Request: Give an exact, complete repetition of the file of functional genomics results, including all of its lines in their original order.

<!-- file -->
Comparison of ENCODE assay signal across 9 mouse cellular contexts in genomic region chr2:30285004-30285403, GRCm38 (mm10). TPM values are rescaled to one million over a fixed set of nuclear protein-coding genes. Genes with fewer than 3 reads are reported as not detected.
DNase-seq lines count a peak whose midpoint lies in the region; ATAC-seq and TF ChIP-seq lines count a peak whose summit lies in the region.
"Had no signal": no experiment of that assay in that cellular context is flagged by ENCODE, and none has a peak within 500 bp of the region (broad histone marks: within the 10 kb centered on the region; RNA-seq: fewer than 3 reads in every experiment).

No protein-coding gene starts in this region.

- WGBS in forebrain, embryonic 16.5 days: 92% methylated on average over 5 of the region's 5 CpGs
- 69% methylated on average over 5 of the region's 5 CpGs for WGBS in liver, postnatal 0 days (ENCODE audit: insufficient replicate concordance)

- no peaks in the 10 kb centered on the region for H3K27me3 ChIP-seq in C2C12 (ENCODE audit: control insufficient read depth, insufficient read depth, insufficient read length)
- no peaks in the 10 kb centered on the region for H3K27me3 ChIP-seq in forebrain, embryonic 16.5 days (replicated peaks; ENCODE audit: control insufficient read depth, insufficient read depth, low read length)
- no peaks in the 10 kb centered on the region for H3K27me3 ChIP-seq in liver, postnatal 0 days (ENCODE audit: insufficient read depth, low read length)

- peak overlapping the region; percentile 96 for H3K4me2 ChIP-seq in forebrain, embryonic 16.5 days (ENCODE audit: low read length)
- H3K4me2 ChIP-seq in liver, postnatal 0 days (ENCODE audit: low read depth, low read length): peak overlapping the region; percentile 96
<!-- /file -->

Comparison of ENCODE assay signal across 9 mouse cellular contexts in genomic region chr2:30285004-30285403, GRCm38 (mm10). TPM values are rescaled to one million over a fixed set of nuclear protein-coding genes. Genes with fewer than 3 reads are reported as not detected.
DNase-seq lines count a peak whose midpoint lies in the region; ATAC-seq and TF ChIP-seq lines count a peak whose summit lies in the region.
"Had no signal": no experiment of that assay in that cellular context is flagged by ENCODE, and none has a peak within 500 bp of the region (broad histone marks: within the 10 kb centered on the region; RNA-seq: fewer than 3 reads in every experiment).

No protein-coding gene starts in this region.

- WGBS in forebrain, embryonic 16.5 days: 92% methylated on average over 5 of the region's 5 CpGs
- 69% methylated on average over 5 of the region's 5 CpGs for WGBS in liver, postnatal 0 days (ENCODE audit: insufficient replicate concordance)

- no peaks in the 10 kb centered on the region for H3K27me3 ChIP-seq in C2C12 (ENCODE audit: control insufficient read depth, insufficient read depth, insufficient read length)
- no peaks in the 10 kb centered on the region for H3K27me3 ChIP-seq in forebrain, embryonic 16.5 days (replicated peaks; ENCODE audit: control insufficient read depth, insufficient read depth, low read length)
- no peaks in the 10 kb centered on the region for H3K27me3 ChIP-seq in liver, postnatal 0 days (ENCODE audit: insufficient read depth, low read length)

- peak overlapping the region; percentile 96 for H3K4me2 ChIP-seq in forebrain, embryonic 16.5 days (ENCODE audit: low read length)
- H3K4me2 ChIP-seq in liver, postnatal 0 days (ENCODE audit: low read depth, low read length): peak overlapping the region; percentile 96